IRAIW Interview with Samantha Johnson
Samantha Johnson is an American soccer player with newly founded NWSL club, the Utah Royals. After loan spells in Australia with Sydney FC and Melbourne Victory, the California-born defender is stateside again, acquired by the fledgling club in a swap deal with Chicago Red Stars. The Royals play in the National Women's Soccer League and share Rio Tinto Stadium with Major League Soccer side Real Salt Lake.
How did your interest in football start?
Well, I started playing when I was around five years old. My mom always tells me that it was the only sport I was interested in as a child. I guess the sport chose me as much as I chose it!
So why do you enjoy playing the game?
I think playing football is a two-way street. You get back what you put in. I have dedicated my life to the sport; so I, like every player have a special relationship with the game.
Specifically, though, I love it when the opposition takes a heavy touch and I’m able to get in there; with a resounding tackle - stopping their entire play. I call it a #CRUNCH. Doing that, even once a game is the best part of the 90 minutes for me.
You played in the US college system in the US, how does it differ from the professional leagues?
I think the college system is incredibly valuable to the development of the women’s game here in America. It allows us to balance our commitments to the sport as well as continue to study. When you want to a be a professional athlete, you need to have a backup plan; and also, a football playing career isn’t forever. So, a college education sets you up for when we hang our boots up.
The NWSL is just six years old. Is American women’s league football going in the right direction?
I think that the league is going through an extensive process to make itself sustainable and one day even profitable. It may take a long time but it seems like there are some business-savvy people behind it who are determined to make it succeed. I’m glad I can be part of it with the Utah Royals.
As you mentioned, you’re with the Utah Royals. What is it like to be part of a new team?
The club isn’t really that new. They’ve got new ownership and they’ve changed the name around a bit, but it’s fundamentally the same as the FCKC club that it came from. That said, the refresh is certainly welcome.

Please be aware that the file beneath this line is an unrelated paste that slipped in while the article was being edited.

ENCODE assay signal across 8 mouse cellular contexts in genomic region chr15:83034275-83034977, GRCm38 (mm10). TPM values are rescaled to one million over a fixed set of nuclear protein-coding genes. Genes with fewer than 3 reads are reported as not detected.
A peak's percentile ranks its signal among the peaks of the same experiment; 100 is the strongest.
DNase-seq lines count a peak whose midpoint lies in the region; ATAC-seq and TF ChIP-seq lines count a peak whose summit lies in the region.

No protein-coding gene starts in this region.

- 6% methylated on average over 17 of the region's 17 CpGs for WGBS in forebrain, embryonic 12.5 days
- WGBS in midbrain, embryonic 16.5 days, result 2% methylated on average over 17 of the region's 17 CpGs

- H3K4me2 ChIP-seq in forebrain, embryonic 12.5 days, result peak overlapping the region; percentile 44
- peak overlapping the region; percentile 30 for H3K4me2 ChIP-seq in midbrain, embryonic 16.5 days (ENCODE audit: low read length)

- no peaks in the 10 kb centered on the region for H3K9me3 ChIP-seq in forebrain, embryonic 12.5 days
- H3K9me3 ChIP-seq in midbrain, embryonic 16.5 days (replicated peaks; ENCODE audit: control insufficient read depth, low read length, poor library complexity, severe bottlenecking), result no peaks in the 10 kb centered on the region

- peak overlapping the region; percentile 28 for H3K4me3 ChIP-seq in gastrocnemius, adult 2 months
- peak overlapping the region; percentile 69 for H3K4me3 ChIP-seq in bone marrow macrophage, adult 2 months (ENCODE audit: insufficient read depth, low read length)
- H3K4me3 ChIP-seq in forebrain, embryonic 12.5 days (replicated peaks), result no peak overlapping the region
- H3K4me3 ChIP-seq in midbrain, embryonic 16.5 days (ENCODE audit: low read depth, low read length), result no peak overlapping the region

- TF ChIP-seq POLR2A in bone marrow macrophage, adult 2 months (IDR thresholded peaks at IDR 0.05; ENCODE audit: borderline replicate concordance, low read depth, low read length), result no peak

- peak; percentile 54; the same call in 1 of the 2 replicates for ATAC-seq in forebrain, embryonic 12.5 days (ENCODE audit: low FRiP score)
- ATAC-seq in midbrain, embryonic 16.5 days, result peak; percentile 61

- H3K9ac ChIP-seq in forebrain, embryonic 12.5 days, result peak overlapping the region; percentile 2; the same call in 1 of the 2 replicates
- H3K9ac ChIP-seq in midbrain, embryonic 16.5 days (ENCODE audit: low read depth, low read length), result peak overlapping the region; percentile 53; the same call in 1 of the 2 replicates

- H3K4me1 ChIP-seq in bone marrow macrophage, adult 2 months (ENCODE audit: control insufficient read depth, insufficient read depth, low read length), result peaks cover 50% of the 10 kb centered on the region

I came here because I was traded from the Chicago Reds, and I too am ready for a new challenge. It’s a good squad and we want to do well and make our mark as the first Utah Royals team.
Something really interesting here at the Royals is that the club provides me with both my breakfast and my lunch - every day!
You’ve played in Australia as well as the US. What are the differences?
Here in America, it’s about your athleticism. It’s a question of whether you can go the full ninety minutes and more, and whether you are stronger in doing so than the rival team. I think it echoes the ethos of all American sports, to be physically superior to your opponent. Australia still has a fantastic league, but it’s a lot more technical rather than athletic.
How do the fans compare?
Each of the NWSL clubs has their own identity and like the league, they too are in the development process. However, the Melbourne Victory fans are something else! They bleed the royal dark blue! The supporters club there really makes match days an unforgettable experience. They really do have great fans Down Under.
What’s your favorite career moment?
You know, I’ve had so many good times here in the States, in college and of course down under in Australia. I’ve enjoyed every minute of my career. Right now I’m focused on making the most of my time with the Royals.
Do you have any ambitions for your career in the future?
I don’t stay up at night with burning desires which are set in stone. I just want to become a better footballer. I am working closely with Amy LePeilbet, who is a world-class coach, who was a defender in her playing days. I am going to pester her every day in order to improve. At this level, it’s about making marginal improvements in our game, which will give us the advantage over our opposition.